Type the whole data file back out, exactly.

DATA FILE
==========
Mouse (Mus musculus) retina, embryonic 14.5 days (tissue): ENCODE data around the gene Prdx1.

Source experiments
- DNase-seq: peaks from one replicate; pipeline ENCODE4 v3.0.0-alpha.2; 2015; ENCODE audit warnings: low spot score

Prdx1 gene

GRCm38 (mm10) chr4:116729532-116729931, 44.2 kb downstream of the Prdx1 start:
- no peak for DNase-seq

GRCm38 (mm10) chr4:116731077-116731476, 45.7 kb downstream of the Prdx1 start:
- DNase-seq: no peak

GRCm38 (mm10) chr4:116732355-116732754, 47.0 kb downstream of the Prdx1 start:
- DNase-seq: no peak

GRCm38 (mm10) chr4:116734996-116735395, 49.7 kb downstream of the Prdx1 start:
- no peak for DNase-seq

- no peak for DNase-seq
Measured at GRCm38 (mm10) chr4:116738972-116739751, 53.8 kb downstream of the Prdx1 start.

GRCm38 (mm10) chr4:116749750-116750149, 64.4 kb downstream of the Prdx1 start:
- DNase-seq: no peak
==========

Mouse (Mus musculus) retina, embryonic 14.5 days (tissue): ENCODE data around the gene Prdx1.

Source experiments
- DNase-seq: peaks from one replicate; pipeline ENCODE4 v3.0.0-alpha.2; 2015; ENCODE audit warnings: low spot score

Prdx1 gene

GRCm38 (mm10) chr4:116729532-116729931, 44.2 kb downstream of the Prdx1 start:
- no peak for DNase-seq

GRCm38 (mm10) chr4:116731077-116731476, 45.7 kb downstream of the Prdx1 start:
- DNase-seq: no peak

GRCm38 (mm10) chr4:116732355-116732754, 47.0 kb downstream of the Prdx1 start:
- DNase-seq: no peak

GRCm38 (mm10) chr4:116734996-116735395, 49.7 kb downstream of the Prdx1 start:
- no peak for DNase-seq

- no peak for DNase-seq
Measured at GRCm38 (mm10) chr4:116738972-116739751, 53.8 kb downstream of the Prdx1 start.

GRCm38 (mm10) chr4:116749750-116750149, 64.4 kb downstream of the Prdx1 start:
- DNase-seq: no peak